Just as we make it a regular practice in all of our training programs to show brand communications with specific performance claims, we also show a good many examples of communications by brands that cannot make performance claims--either because they lack the clinical data to support those claims or because their regulatory bodies prevent making any claims at all.  For this week’s Boats & Helicopters, then, we’ve prepared a handy “checklist-chart” of some really clever moves that you and your teams might also try.  Consider the communication approaches listed here as alternative ways to imply a claim…or, at the very least, some ways your brand might be perceived as a better choice.” 


BOATS & HELICOPTERS—What to Do When You Can’t Claim It




The Specifics

1.  Pariet (Rx for GERD)/Switzerland






2.  Viagra/US

Climb the Benefit Ladder—to a Higher Order Benefit that’s Not a Product Performance Claim (that other brands have missed).

Pariet:  Rather than make a parity claim about “class-effect” performance, the brand communicated “The Joy of Eating Without Fear” (& grew 40%).

Viagra:  To avoid the claim requirement of “fair balance,” the brand communicated patient’s return to a loving relationship.

3.  Schick Quattro/US & Canada

Imply the Claim with a Differentiated RTB.

Surprised Gillette (at the time with only the 3-bladed Mach 3) by communicating “2 blades are better than 1, and 3 are better than 2; Quattro has 4.”  Could not support any kind of “smoother/better shave” claim.

4.  Gyno-Daktarin (Rx anti-fungal for yeast infection)/China

Create a Unique Metaphor—that acts as “visual shorthand” to telegraph what  performance the brand provides.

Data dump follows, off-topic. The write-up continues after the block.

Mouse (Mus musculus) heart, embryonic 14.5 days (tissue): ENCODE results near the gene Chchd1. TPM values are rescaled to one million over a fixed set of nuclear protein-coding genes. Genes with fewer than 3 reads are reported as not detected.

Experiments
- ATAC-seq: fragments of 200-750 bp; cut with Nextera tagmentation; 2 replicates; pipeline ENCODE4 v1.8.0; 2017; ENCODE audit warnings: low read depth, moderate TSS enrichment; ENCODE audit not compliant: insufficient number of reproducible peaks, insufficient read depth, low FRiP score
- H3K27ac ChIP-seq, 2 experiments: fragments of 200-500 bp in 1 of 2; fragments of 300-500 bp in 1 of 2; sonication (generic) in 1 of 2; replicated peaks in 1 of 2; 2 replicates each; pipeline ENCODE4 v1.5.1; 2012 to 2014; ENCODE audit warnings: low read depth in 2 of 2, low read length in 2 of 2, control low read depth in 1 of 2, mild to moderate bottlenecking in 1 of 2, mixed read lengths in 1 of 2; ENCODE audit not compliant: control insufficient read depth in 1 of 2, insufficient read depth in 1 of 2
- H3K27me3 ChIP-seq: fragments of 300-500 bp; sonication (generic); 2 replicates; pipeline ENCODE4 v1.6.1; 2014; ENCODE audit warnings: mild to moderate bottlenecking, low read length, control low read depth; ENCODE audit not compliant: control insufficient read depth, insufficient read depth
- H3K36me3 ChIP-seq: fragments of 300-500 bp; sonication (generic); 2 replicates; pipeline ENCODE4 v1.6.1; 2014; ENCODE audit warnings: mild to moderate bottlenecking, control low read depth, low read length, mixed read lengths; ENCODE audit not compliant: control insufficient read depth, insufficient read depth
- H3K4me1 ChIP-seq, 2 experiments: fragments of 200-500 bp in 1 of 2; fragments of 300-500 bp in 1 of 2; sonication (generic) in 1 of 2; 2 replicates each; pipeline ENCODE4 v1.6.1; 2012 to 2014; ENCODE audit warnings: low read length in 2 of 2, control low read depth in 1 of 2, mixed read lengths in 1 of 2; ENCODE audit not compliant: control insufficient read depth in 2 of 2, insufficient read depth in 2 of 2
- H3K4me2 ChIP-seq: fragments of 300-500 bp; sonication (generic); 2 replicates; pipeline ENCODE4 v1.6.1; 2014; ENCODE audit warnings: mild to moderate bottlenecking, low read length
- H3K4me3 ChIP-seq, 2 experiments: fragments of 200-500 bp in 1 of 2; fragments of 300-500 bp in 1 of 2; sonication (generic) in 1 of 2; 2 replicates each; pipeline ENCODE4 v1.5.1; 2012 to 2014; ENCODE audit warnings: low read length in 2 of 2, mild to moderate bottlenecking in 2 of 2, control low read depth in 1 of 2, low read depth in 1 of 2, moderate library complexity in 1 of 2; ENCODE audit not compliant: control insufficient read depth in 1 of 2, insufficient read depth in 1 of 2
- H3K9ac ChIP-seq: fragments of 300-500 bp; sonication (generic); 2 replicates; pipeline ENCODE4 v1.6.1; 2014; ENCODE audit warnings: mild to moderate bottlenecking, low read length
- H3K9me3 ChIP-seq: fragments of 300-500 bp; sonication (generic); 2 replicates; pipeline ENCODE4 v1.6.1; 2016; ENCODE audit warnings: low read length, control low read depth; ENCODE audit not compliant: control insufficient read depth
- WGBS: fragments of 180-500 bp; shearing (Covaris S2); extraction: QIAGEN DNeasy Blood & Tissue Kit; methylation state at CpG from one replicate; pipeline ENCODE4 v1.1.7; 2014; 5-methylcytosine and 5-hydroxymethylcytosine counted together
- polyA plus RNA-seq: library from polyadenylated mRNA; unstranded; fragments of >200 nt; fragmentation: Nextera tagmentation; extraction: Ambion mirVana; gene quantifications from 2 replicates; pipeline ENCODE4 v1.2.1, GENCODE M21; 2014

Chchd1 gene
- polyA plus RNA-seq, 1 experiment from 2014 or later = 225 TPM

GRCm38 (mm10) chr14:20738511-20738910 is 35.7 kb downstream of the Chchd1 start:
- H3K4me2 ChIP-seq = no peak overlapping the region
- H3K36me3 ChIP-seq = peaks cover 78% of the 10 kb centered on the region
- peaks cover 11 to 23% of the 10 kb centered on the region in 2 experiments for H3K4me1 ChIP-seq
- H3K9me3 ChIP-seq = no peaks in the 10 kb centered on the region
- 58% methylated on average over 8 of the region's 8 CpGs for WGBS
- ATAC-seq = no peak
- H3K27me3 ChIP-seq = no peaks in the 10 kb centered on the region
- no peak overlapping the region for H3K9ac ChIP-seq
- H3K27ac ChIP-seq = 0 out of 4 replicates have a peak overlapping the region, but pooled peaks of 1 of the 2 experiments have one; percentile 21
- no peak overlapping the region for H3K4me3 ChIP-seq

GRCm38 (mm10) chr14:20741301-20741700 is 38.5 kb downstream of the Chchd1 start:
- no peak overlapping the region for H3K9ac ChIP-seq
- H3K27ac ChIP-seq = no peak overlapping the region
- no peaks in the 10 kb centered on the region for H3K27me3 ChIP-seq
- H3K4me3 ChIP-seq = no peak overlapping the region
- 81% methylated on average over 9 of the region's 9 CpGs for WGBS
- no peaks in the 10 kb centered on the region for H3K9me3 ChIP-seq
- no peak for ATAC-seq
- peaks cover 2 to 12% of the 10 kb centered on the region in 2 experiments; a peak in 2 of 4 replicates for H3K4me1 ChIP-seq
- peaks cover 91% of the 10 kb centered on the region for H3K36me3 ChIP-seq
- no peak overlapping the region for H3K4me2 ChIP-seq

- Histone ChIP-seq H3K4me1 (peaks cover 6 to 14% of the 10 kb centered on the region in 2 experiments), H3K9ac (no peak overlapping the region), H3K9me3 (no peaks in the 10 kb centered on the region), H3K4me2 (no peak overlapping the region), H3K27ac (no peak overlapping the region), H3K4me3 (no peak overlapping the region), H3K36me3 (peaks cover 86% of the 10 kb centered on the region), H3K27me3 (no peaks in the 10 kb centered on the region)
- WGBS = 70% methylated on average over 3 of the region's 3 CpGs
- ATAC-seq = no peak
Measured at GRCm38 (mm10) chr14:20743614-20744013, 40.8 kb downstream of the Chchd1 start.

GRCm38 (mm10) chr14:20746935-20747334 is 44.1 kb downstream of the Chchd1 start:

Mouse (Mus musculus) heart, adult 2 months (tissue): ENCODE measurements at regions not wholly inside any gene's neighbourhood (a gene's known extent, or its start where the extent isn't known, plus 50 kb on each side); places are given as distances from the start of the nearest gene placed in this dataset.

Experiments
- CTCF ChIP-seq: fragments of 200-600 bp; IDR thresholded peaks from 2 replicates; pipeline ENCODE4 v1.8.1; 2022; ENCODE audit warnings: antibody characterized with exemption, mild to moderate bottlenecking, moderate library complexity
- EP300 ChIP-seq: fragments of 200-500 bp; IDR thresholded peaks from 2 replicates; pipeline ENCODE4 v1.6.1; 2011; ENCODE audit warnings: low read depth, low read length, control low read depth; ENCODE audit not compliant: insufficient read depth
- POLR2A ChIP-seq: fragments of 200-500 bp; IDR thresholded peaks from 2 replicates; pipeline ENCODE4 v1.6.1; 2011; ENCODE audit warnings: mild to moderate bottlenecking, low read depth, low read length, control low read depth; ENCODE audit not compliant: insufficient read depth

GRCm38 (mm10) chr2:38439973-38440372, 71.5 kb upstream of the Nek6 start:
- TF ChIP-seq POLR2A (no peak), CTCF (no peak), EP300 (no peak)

Restricted from speaking or showing directly what the product does, the brand used a beautiful tulip flower-with-insect visual (and became category leader).

5.  V-8 Vegetable Juice/US




Add an Endorsement RTB that Implies the Benefit




Unable to claim any health benefits versus other juice-beverages, the brand added an American Heart Association endorsement that permitted “V-8:  Good for you just got better.”


6.  Bayer Aspirin/US

Rather than Solicit an Endorsement, Have the Brand Endorse/ Sponsor Something — like an Association…that implies preferred performance.

In support of a heart-health benefit claim, the brand sponsors the American Heart Association’s “Go Red for Women” program.

7.  Risperdal (Rx Anti-Pyschotic)/UK

Change the Conversation in the Category—Dramatically!!

While the brand did not claim to work better than other drugs in class, it communicated to doctors—in never-before-seen, stark fashion—via psychotic patient “case file” visuals (and grew share significantly).



As you can see, five of these seven examples are from Rx & OTC categories.  And no wonder.  These categories, with all of their regulatory oversight, demand that their brand marketers use even more cleverness and creativity…to communicate that their brand is a better choice.  And there are international examples here as well.  So, honestly, there may be times and places where “you cannot say it,” but there are always ways—if you’re determined and creative—you can communicate it.


Richard Czerniawski & Mike Maloney



Richard Czerniawski

430 Abbotsford Road

Kenilworth, Illinois 60043

tel 847.256.8820 fax 847.256.8847

reply to Richard: or



Mike Maloney

1506 West 13th

Austin, Texas 78703

tel 512.236.0971 fax 512.236.0972

reply to Mike: or